The shekel was still out of control on Monday, outstripping foreign currencies and jolting exchange rates.
Amid volatile trading, the shekel was at its strongest against the dollar since January and its strongest against the euro in more than 20 years, reaching a new peak against the Bank of Israel’s nominal effective rate, which measures it against the basket of currencies of Israel’s major trading partners, Globes reported.
The shekel-dollar rate was down 0.75% against the dollar at NIS 3.134/$ and down 1.59% against the euro at NIS 33.627/€ as of Monday afternoon.
A forex trader told Globes: “Aggressive pricing around the rise in interest rates has brought about the strengthening of the shekel. The Bank of Israel has probably not realized this and this is what is happening. The strengthening of the dollar against the euro worldwide is not the story here. The stock exchange is high and so institutional investors are selling dollars. And the aggressive interest rate pricing here in Israel is also bringing about dollar sales for the shekel.”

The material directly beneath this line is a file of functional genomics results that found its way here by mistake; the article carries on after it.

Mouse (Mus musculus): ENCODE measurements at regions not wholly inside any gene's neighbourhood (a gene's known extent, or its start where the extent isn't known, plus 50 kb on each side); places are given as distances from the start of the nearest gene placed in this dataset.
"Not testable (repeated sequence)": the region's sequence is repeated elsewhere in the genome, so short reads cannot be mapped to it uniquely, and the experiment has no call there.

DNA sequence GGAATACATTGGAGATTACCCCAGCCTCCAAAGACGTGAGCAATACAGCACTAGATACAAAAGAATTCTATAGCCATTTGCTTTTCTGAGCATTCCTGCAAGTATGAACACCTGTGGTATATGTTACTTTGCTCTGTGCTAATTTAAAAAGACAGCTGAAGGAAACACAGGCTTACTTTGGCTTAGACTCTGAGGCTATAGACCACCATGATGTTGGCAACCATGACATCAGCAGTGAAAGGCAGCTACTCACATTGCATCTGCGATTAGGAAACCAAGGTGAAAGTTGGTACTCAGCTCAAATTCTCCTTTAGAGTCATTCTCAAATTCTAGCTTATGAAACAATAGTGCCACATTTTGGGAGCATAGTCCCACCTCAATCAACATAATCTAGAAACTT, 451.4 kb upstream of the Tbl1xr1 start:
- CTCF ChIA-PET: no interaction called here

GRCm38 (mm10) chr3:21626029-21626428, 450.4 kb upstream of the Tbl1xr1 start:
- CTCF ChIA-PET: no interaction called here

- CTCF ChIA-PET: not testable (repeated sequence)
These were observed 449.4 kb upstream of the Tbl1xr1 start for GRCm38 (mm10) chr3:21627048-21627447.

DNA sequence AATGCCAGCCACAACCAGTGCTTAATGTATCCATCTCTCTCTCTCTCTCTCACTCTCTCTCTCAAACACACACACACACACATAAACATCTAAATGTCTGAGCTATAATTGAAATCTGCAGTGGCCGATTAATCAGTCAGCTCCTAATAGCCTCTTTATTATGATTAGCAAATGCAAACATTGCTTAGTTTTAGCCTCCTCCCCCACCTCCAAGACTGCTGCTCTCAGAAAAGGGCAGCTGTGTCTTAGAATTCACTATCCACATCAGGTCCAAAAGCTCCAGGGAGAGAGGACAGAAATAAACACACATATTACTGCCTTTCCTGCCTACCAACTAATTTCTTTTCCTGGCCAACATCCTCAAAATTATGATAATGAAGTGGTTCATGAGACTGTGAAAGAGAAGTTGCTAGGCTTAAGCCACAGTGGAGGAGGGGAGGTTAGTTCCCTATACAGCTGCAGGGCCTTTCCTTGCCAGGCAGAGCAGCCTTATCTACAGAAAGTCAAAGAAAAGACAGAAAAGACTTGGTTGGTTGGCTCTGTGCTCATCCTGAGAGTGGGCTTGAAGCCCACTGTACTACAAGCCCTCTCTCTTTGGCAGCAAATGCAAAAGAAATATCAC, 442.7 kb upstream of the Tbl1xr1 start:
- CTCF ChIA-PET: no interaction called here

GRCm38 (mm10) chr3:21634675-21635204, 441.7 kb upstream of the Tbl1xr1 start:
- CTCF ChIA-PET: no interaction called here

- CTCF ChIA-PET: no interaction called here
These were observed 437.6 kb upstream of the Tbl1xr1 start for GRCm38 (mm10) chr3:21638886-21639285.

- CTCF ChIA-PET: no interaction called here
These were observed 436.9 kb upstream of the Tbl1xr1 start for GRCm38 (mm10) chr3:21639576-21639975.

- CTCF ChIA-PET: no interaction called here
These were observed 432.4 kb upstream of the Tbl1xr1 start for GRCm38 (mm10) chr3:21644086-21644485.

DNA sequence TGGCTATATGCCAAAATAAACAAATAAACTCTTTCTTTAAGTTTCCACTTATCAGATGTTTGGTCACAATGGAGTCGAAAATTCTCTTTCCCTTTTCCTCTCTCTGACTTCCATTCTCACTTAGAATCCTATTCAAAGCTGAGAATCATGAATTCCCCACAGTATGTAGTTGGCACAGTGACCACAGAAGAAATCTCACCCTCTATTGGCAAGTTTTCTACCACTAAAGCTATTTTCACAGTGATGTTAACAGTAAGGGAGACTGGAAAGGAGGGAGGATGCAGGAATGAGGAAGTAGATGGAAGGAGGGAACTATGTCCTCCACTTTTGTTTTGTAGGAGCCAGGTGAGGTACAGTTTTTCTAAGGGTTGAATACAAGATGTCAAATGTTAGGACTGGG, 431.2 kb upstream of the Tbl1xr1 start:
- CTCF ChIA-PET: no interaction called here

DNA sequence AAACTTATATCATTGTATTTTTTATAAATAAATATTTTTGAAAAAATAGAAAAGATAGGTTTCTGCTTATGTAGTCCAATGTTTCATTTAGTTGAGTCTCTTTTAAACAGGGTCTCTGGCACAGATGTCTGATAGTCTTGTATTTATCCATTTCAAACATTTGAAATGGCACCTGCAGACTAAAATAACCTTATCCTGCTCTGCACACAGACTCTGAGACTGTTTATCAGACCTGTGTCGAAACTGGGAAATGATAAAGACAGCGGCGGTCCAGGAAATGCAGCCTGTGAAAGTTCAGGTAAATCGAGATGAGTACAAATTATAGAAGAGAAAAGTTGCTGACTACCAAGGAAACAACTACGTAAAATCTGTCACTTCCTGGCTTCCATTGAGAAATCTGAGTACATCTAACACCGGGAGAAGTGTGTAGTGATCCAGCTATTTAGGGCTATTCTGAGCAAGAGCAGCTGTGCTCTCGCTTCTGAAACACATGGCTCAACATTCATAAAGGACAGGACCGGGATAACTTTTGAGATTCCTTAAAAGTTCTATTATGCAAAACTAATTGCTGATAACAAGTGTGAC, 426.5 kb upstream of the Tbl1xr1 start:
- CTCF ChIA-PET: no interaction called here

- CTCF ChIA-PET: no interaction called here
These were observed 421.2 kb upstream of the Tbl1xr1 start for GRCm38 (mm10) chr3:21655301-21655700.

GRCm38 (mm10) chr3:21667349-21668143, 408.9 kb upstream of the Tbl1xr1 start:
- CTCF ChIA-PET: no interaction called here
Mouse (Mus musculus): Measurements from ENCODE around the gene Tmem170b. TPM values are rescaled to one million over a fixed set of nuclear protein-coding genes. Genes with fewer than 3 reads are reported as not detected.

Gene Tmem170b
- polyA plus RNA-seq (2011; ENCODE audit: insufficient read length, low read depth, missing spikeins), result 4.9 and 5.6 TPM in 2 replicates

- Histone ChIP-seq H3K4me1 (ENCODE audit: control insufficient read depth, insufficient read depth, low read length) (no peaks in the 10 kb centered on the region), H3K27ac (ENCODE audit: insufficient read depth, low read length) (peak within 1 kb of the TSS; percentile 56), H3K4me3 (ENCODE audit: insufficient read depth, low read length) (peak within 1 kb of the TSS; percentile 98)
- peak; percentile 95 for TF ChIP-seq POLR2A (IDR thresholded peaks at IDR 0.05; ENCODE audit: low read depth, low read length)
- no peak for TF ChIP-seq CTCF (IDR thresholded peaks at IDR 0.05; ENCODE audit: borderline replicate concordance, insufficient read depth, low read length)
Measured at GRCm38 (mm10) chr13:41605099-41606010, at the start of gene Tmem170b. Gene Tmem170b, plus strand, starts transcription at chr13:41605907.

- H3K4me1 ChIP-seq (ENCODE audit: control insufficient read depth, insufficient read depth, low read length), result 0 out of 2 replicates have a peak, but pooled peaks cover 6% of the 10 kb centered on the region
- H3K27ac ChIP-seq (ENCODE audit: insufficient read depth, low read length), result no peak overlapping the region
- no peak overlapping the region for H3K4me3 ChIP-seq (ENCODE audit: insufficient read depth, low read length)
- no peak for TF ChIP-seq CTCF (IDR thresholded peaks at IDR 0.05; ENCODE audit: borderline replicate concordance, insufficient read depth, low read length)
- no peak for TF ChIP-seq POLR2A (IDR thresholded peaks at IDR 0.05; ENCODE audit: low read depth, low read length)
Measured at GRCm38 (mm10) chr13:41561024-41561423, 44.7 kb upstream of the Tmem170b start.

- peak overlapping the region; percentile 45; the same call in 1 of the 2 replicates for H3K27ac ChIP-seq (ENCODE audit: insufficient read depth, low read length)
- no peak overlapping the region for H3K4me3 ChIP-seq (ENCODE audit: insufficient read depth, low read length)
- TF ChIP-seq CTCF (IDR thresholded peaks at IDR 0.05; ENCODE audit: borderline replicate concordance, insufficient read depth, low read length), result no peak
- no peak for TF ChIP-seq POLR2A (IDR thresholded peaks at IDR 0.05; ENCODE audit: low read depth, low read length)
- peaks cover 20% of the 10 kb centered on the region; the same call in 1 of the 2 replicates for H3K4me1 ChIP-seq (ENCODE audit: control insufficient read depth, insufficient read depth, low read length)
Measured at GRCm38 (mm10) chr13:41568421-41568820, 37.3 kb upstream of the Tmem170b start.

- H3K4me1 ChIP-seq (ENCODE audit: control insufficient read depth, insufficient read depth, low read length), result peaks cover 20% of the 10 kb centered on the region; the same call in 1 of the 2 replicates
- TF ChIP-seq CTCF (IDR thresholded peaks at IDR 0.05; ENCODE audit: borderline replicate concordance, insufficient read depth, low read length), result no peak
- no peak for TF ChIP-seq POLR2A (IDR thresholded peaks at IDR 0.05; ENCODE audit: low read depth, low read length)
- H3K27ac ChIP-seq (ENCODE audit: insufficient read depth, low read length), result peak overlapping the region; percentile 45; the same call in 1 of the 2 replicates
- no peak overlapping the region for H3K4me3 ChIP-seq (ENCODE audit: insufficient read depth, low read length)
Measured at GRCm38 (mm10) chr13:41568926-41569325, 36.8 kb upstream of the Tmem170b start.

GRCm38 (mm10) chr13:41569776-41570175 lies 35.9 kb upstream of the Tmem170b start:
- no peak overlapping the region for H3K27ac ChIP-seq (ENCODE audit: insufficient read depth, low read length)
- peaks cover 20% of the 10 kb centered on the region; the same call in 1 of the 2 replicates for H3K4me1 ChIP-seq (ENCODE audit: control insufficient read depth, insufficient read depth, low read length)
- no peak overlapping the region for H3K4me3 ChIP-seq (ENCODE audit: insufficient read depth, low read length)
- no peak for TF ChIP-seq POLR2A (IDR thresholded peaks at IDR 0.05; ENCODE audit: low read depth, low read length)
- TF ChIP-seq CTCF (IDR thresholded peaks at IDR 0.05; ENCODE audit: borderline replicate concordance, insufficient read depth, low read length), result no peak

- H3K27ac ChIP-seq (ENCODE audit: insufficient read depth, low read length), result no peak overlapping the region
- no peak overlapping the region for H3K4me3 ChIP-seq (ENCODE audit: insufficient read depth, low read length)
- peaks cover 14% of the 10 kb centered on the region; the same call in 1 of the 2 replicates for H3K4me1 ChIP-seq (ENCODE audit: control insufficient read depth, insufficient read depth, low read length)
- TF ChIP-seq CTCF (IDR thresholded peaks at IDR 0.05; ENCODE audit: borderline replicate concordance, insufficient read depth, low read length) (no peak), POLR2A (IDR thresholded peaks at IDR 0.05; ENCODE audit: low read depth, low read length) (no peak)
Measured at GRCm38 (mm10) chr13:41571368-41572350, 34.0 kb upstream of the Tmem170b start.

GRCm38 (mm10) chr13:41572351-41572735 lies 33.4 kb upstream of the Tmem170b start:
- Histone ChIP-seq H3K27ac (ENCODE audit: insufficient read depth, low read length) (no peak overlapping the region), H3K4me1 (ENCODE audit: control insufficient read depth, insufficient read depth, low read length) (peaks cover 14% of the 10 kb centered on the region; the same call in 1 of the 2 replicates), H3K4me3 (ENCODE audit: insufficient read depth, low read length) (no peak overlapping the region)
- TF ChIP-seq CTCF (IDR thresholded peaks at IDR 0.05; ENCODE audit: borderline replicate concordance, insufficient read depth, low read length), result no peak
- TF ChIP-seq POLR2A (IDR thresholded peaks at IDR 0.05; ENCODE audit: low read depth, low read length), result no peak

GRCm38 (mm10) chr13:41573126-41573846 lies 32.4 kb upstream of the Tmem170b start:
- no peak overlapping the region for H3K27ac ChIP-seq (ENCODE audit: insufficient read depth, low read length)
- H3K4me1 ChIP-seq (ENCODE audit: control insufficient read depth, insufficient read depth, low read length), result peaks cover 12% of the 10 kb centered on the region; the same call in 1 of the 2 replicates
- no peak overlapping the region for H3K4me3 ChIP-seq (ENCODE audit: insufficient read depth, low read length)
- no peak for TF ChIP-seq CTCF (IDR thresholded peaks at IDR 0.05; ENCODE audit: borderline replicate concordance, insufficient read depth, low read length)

The trader was critical of the Bank of Israel’s inaction. “Until it fends off this interest rate pricing with major resolve, the dollar will not revive and the shekel-dollar rate might go below NIS 3.10/$ within a week or two. In such a situation the Bank of Israel will get the worst of all worlds – both damage to growth through a currency that is too strong and damage to growth through interest rate pricing that is too high. Instead of choosing one of them it is getting both of them.”